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2004 Nominee
Voted 1 out of 20

Hana’s Suitcase

By Karen Levine. Published in 2002 by Second Story Press

Fumiko Ishikoa, director of the Tokyo Holocaust Center, wanted objects in her museum to spark Japanese children’s interest in the Holocaust.  One day in winter 2000, Fumiko received from an Auschwitz museum a big brown suitcase with these words painted on it:  “Hanna Brady”, born “May 16, 1931”, and “Waisenkind” (which means orphan).  Fumiko and a group of children wondered what the story was behind the suitcase.

This book alternated between Fumiko’s search for Hana Brady in 2000-01, and the true story of Hana Brady’s life in the 1930s and 1940s.  Fumiko’s search for more information about Hana was difficult, and there were very few clues to who she was.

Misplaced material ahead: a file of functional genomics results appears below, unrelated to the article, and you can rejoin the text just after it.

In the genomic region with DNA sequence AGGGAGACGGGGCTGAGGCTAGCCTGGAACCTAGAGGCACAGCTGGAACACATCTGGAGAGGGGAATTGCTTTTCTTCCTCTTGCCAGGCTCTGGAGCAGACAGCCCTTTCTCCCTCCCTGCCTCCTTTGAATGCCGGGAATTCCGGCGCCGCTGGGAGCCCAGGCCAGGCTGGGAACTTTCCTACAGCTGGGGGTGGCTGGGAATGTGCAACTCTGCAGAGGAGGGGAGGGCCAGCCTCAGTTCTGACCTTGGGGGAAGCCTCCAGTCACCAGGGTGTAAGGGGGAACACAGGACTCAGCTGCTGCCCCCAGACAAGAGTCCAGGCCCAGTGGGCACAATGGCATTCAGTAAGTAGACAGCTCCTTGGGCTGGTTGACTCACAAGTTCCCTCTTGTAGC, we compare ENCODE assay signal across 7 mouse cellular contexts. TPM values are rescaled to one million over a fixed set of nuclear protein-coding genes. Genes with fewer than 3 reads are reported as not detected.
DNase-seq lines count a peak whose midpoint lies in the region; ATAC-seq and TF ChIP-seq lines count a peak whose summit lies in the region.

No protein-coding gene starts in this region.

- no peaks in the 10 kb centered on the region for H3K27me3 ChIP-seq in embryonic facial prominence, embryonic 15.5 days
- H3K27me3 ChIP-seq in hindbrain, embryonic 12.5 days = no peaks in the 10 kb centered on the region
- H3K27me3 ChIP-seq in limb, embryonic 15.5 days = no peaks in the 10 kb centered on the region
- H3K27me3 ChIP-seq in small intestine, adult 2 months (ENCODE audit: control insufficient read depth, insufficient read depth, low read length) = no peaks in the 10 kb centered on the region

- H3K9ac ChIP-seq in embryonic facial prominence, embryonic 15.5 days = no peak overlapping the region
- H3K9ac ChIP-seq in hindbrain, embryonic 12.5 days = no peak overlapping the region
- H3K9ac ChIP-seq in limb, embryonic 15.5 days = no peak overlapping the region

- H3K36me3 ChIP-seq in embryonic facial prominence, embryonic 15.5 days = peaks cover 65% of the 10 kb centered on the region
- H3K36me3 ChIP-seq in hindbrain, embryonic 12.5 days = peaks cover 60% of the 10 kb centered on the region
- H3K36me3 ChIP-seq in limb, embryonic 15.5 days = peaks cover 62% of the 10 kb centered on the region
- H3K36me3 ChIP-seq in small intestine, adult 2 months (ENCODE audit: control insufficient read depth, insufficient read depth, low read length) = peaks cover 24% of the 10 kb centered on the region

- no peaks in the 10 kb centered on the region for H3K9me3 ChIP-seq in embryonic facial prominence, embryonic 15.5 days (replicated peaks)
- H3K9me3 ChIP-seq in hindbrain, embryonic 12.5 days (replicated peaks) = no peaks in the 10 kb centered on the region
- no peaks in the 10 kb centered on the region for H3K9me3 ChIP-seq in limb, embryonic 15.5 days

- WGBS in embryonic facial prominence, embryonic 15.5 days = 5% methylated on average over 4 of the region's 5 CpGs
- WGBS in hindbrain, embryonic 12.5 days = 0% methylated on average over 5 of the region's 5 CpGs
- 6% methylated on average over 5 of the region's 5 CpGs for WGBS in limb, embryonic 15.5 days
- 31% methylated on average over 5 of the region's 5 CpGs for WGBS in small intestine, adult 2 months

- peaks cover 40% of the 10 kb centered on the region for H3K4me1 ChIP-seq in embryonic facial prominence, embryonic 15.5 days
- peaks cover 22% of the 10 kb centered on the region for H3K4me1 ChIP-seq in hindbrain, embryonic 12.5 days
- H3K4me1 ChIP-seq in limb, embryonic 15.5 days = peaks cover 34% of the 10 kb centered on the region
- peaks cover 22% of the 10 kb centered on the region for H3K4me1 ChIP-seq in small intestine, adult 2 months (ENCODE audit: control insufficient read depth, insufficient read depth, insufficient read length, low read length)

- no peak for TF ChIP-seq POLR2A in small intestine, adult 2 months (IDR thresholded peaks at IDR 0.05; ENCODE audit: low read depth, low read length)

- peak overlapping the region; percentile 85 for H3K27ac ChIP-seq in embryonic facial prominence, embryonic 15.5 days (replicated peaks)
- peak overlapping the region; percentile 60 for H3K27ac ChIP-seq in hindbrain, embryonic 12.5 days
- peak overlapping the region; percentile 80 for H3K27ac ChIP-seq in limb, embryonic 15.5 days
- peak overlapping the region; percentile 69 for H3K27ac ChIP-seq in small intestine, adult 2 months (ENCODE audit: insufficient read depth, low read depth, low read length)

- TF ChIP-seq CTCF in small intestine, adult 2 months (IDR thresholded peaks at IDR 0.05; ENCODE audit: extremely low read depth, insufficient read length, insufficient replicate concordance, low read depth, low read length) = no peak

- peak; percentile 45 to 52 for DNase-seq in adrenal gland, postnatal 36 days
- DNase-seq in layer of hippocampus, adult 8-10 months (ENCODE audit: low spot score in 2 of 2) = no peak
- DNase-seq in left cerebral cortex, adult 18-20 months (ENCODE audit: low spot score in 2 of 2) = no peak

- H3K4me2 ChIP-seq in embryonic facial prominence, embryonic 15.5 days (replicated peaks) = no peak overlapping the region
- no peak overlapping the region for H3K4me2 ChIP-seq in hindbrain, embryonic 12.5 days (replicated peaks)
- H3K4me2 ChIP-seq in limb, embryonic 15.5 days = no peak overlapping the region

The life of Hana and her family was slowly revealed throughout the book.  From a happy life with her family in Nove Mesto, Czechoslovakia, World War II became an ugly reality which tore the family apart.

Fumiko found out that Hana’s name had been spelled incorrectly (with an additional ‘n’) on the suitcase.  She also found out that Hana had ended up in Auschwitz via Theresienstadt – a ghetto town in Czechoslovakia used by the Nazis to hold Jewish prisoners in World War II.  The biggest questions became:  Did Hana survive?  And, was anyone still alive who knew her then?

Recommended for readers in grades 4 to 7.  Provides another view of World War II that would complement Lois Lowry’s “Number the Stars” and Anne Frank’s “The diary of a young girl.”

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